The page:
My first attempt at a real panorama


Active Member
Hi folks,

This is my first attempt at a real panorama (rather than just cropping a photo to letterbox).

I followed the advice in Scott Kelby's 'The Digital Photography Book' as best I could remember them (using portrait orientation and allowing about 25% overlapping between frames) and took eight shots, which I made into a panorama using Photoshop Elements.

I used a Hoya NDX8 filter on my Nikon D3100's 18-55mm kit lens at 18mm. I've attached the EXIF data for the first shot below (since the final composite has no EXIF data).

I only recently submitted my first entry to the AVForums photo competition (another sunset shot) and have received some very useful feedback so I've done my best to apply it here, although the main purpose of this experiment was to try a panorama.

I know I did two things wrong.

Firstly I used a crappy tripod that I keep in the boot of the car (it was a spur-of-the-moment idea rather than a planned shoot) which meant that panning wasn't the smoothest and I ended up with a horizon that had a slight bend in it. I tried to correct this in Photoshop, treating it as though it was barrel distortion and also rotating the image by about one degree. Is it noticeable?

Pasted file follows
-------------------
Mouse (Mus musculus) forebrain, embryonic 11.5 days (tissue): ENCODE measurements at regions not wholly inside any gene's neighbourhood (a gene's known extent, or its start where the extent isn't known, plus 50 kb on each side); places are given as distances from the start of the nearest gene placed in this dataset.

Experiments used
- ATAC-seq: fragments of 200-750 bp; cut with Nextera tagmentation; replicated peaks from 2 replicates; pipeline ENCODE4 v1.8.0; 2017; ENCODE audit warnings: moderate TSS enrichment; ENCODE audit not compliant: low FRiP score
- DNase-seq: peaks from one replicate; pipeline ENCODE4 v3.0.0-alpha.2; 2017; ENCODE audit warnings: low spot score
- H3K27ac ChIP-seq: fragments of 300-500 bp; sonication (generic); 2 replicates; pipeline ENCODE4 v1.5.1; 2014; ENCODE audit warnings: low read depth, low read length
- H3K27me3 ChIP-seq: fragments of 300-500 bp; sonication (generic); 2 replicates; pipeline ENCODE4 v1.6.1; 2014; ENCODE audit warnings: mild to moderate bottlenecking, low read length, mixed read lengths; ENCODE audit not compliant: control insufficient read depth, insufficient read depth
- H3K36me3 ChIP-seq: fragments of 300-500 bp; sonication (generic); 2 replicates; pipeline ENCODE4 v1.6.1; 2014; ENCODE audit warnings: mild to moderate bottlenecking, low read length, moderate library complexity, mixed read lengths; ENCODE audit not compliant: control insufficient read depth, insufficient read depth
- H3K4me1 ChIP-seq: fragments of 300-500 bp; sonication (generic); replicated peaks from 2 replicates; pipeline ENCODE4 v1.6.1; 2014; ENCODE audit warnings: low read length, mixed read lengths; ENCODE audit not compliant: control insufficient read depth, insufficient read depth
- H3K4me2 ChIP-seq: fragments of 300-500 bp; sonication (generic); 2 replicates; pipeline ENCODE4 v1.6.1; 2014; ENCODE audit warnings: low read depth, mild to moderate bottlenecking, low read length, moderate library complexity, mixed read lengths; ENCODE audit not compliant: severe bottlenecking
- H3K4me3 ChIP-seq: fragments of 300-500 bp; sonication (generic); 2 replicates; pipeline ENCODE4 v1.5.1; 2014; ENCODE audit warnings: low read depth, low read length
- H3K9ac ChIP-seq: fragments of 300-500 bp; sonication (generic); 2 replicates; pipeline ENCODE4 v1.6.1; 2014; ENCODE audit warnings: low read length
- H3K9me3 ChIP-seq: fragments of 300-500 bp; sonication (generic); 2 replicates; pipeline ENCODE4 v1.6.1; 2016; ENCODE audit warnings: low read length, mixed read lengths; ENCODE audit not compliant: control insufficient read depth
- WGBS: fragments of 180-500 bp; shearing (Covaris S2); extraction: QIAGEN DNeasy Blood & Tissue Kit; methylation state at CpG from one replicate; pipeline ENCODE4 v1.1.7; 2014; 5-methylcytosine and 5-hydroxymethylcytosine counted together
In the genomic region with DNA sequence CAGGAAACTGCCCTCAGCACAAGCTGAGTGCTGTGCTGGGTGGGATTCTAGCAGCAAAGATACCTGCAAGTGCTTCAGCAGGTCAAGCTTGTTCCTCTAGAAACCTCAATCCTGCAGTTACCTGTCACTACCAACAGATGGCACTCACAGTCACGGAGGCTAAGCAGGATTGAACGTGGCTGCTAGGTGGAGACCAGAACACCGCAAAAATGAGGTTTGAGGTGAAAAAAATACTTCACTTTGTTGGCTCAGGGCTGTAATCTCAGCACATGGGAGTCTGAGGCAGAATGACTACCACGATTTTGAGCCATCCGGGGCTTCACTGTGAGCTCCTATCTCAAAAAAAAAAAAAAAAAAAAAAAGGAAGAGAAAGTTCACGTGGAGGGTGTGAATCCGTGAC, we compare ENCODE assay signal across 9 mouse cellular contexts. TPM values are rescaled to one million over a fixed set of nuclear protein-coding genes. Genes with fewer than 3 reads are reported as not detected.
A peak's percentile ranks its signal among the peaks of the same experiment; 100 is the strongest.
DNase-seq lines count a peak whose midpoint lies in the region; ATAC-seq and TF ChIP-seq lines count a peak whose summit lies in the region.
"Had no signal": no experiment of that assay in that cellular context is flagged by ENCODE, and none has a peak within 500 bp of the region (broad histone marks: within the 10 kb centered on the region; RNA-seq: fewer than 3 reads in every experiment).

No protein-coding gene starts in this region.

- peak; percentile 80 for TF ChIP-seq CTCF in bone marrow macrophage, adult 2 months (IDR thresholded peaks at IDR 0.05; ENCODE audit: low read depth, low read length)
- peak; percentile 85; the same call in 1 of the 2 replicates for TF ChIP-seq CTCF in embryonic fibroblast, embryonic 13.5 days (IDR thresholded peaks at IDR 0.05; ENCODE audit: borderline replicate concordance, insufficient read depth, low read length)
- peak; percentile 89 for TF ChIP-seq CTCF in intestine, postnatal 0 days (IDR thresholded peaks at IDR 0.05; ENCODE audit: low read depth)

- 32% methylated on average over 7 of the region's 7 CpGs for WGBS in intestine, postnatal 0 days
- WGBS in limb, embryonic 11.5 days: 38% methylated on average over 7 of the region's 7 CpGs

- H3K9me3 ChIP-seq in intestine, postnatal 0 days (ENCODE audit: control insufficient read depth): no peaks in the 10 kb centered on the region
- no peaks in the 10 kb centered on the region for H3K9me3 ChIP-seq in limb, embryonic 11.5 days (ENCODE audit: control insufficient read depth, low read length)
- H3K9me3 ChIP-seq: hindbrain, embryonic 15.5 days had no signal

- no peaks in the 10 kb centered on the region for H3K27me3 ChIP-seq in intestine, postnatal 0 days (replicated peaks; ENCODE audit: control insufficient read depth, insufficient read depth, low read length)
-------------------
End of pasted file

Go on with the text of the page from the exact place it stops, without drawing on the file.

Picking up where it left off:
Secondly I remembered to use manual shooting mode (so that the camera would not change settings between frames) but forgot to switch from autofocus to manual focus after focusing for the first frame. I'm not sure whether this has affected the final result.

Processing-wise, I highlighted the area above the horizon using the magic wand tool and adjusted the levels to bring out the definition in the sky. I did an auto-sharpen too but that's about it.

I would welcome your opinions. Thanks in advance for taking the time to post them. I've learned a lot from you guys already and been really inspired by your pictures.



  • Ballyholme-Beach-sunet.jpg
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  • EXIF data.jpg
    EXIF data.jpg
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I think it looks lovely and would make a great large canvas print :)



Active Member
Hi Jim,

Thanks for your kind comment.

Being self-critical, I've just noticed that I committed the cardinal sin of leaving the horizon in the middle! While taking the shots I deliberately left them quite 'loose' and made a mental note to make sure I cropped the end result to put the the horizon at the imaginary line that marks the bottom third of the pic. Of course I forgot to do so.

The file I've attached here now is a letterbox crop to fix that. I've also (I think anyway) fixed the slight bend that remained in the horizon.



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horizon in the middle didn't bother me and sometimes rules are meant to be broken ;)

however the letterbox crop removing some foreground works well

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